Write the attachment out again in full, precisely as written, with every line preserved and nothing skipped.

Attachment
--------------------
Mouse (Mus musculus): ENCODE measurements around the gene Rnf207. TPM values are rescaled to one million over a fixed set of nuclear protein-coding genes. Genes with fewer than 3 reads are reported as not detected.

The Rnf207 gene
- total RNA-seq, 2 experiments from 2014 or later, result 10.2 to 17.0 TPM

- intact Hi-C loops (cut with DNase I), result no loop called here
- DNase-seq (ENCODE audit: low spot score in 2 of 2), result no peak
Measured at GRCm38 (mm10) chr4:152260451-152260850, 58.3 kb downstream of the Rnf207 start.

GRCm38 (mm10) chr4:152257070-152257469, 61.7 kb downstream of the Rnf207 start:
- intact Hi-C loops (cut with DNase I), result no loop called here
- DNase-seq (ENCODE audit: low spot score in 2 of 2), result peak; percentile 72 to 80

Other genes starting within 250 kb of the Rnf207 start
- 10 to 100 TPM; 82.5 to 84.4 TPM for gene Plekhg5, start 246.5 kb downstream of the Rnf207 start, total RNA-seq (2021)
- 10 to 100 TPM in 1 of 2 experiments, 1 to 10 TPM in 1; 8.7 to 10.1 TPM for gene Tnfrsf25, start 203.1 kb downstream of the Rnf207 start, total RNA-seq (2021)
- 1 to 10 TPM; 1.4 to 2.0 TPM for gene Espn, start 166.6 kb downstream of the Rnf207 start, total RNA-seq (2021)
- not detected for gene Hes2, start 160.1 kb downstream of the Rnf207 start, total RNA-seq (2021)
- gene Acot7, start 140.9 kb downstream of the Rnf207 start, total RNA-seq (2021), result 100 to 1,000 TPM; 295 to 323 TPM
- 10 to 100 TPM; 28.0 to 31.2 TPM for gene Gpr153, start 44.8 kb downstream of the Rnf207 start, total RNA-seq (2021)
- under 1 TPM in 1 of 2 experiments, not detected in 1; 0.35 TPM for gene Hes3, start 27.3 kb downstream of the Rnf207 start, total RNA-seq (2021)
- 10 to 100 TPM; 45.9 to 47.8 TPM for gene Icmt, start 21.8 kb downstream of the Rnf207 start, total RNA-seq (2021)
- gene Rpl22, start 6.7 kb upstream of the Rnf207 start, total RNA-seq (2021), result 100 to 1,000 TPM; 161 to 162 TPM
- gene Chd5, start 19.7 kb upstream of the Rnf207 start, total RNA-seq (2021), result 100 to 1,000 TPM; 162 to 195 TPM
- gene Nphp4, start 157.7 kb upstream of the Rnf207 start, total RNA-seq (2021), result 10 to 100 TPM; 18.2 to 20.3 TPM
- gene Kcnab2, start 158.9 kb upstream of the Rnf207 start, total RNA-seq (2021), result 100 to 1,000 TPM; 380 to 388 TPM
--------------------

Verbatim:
Mouse (Mus musculus): ENCODE measurements around the gene Rnf207. TPM values are rescaled to one million over a fixed set of nuclear protein-coding genes. Genes with fewer than 3 reads are reported as not detected.

The Rnf207 gene
- total RNA-seq, 2 experiments from 2014 or later, result 10.2 to 17.0 TPM

- intact Hi-C loops (cut with DNase I), result no loop called here
- DNase-seq (ENCODE audit: low spot score in 2 of 2), result no peak
Measured at GRCm38 (mm10) chr4:152260451-152260850, 58.3 kb downstream of the Rnf207 start.

GRCm38 (mm10) chr4:152257070-152257469, 61.7 kb downstream of the Rnf207 start:
- intact Hi-C loops (cut with DNase I), result no loop called here
- DNase-seq (ENCODE audit: low spot score in 2 of 2), result peak; percentile 72 to 80

Other genes starting within 250 kb of the Rnf207 start
- 10 to 100 TPM; 82.5 to 84.4 TPM for gene Plekhg5, start 246.5 kb downstream of the Rnf207 start, total RNA-seq (2021)
- 10 to 100 TPM in 1 of 2 experiments, 1 to 10 TPM in 1; 8.7 to 10.1 TPM for gene Tnfrsf25, start 203.1 kb downstream of the Rnf207 start, total RNA-seq (2021)
- 1 to 10 TPM; 1.4 to 2.0 TPM for gene Espn, start 166.6 kb downstream of the Rnf207 start, total RNA-seq (2021)
- not detected for gene Hes2, start 160.1 kb downstream of the Rnf207 start, total RNA-seq (2021)
- gene Acot7, start 140.9 kb downstream of the Rnf207 start, total RNA-seq (2021), result 100 to 1,000 TPM; 295 to 323 TPM
- 10 to 100 TPM; 28.0 to 31.2 TPM for gene Gpr153, start 44.8 kb downstream of the Rnf207 start, total RNA-seq (2021)
- under 1 TPM in 1 of 2 experiments, not detected in 1; 0.35 TPM for gene Hes3, start 27.3 kb downstream of the Rnf207 start, total RNA-seq (2021)
- 10 to 100 TPM; 45.9 to 47.8 TPM for gene Icmt, start 21.8 kb downstream of the Rnf207 start, total RNA-seq (2021)
- gene Rpl22, start 6.7 kb upstream of the Rnf207 start, total RNA-seq (2021), result 100 to 1,000 TPM; 161 to 162 TPM
- gene Chd5, start 19.7 kb upstream of the Rnf207 start, total RNA-seq (2021), result 100 to 1,000 TPM; 162 to 195 TPM
- gene Nphp4, start 157.7 kb upstream of the Rnf207 start, total RNA-seq (2021), result 10 to 100 TPM; 18.2 to 20.3 TPM
- gene Kcnab2, start 158.9 kb upstream of the Rnf207 start, total RNA-seq (2021), result 100 to 1,000 TPM; 380 to 388 TPM